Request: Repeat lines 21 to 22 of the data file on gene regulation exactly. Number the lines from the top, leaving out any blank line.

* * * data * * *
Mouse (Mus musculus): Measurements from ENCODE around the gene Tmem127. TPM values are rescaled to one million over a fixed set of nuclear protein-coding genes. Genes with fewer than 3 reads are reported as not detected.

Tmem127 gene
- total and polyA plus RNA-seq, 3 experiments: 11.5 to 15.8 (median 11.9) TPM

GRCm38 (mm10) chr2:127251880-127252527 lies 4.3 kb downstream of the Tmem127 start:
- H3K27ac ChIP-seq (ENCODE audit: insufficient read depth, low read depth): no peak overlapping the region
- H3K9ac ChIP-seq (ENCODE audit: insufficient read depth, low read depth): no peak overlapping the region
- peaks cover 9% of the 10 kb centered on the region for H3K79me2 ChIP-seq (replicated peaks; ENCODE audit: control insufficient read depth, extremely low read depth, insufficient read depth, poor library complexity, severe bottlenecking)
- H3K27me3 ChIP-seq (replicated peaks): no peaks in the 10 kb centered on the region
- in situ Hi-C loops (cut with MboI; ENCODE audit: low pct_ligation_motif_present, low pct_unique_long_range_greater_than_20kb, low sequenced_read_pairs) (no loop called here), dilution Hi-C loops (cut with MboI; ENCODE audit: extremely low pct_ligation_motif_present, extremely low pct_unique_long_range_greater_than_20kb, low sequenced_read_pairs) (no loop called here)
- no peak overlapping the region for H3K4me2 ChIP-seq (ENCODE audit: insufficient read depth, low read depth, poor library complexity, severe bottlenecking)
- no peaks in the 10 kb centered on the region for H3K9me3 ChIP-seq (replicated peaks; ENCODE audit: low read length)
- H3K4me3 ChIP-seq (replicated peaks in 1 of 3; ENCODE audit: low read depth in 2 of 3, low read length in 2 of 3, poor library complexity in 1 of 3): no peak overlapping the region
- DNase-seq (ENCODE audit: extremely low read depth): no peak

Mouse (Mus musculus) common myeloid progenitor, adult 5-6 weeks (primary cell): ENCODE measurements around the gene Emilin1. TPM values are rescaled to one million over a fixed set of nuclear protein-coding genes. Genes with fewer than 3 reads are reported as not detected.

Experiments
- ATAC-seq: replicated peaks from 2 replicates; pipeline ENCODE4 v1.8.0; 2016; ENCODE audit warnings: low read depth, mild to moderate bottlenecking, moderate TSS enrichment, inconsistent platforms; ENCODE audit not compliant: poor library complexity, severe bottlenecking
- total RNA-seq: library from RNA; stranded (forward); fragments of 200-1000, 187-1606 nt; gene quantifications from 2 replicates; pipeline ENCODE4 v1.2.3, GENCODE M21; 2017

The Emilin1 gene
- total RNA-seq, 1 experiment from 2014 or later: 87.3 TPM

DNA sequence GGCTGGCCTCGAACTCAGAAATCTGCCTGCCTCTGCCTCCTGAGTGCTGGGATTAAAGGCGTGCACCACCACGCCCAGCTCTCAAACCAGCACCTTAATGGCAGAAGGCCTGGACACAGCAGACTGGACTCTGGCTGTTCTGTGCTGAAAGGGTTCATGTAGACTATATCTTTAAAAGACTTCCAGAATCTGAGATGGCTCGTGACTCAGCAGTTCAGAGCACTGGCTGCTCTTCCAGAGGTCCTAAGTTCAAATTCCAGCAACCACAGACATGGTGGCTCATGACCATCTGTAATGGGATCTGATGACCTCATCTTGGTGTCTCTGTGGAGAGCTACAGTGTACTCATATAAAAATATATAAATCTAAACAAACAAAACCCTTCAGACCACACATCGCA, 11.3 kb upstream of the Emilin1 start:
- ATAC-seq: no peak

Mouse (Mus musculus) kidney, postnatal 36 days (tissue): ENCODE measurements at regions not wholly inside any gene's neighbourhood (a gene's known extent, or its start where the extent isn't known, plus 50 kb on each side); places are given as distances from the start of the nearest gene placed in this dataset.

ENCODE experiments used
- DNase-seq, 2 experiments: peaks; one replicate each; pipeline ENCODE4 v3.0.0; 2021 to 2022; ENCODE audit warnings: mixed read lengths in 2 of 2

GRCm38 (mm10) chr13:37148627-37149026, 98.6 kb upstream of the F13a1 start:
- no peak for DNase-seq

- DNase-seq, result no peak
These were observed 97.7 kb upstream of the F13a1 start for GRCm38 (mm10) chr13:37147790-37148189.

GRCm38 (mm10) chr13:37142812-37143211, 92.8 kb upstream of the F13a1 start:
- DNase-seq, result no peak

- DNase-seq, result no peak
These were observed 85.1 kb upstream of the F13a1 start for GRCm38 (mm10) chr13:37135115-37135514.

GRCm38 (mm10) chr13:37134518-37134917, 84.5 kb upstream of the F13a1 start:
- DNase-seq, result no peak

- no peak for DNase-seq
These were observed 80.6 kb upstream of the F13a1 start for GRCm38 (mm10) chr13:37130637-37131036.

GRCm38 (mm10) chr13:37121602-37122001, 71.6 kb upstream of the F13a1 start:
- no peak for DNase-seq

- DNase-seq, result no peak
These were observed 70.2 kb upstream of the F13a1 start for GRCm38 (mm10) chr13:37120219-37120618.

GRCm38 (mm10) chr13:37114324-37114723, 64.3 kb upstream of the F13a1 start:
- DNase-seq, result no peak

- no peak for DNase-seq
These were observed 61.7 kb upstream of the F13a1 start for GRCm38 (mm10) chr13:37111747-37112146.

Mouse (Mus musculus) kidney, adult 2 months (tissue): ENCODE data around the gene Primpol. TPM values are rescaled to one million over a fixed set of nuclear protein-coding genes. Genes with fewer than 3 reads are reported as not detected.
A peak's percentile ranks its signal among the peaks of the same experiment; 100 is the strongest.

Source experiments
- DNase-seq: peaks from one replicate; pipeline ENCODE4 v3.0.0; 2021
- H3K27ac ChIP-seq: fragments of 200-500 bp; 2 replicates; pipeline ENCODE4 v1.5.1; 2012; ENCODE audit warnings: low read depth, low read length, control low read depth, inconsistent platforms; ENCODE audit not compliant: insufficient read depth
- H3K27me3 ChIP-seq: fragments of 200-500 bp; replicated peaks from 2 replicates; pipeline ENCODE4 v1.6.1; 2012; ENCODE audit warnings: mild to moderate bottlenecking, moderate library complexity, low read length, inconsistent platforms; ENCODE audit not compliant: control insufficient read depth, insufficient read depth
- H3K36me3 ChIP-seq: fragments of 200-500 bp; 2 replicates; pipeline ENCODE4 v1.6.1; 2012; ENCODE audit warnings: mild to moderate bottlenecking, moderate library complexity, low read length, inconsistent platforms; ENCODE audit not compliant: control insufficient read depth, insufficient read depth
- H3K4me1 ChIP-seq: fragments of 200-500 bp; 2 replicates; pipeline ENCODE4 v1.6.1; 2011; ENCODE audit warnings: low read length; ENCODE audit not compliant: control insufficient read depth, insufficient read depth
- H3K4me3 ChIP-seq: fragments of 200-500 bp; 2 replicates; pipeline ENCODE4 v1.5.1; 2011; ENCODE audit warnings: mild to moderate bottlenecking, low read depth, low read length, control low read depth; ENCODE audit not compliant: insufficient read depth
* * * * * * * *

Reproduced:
- ATAC-seq: no peak

Mouse (Mus musculus) kidney, postnatal 36 days (tissue): ENCODE measurements at regions not wholly inside any gene's neighbourhood (a gene's known extent, or its start where the extent isn't known, plus 50 kb on each side); places are given as distances from the start of the nearest gene placed in this dataset.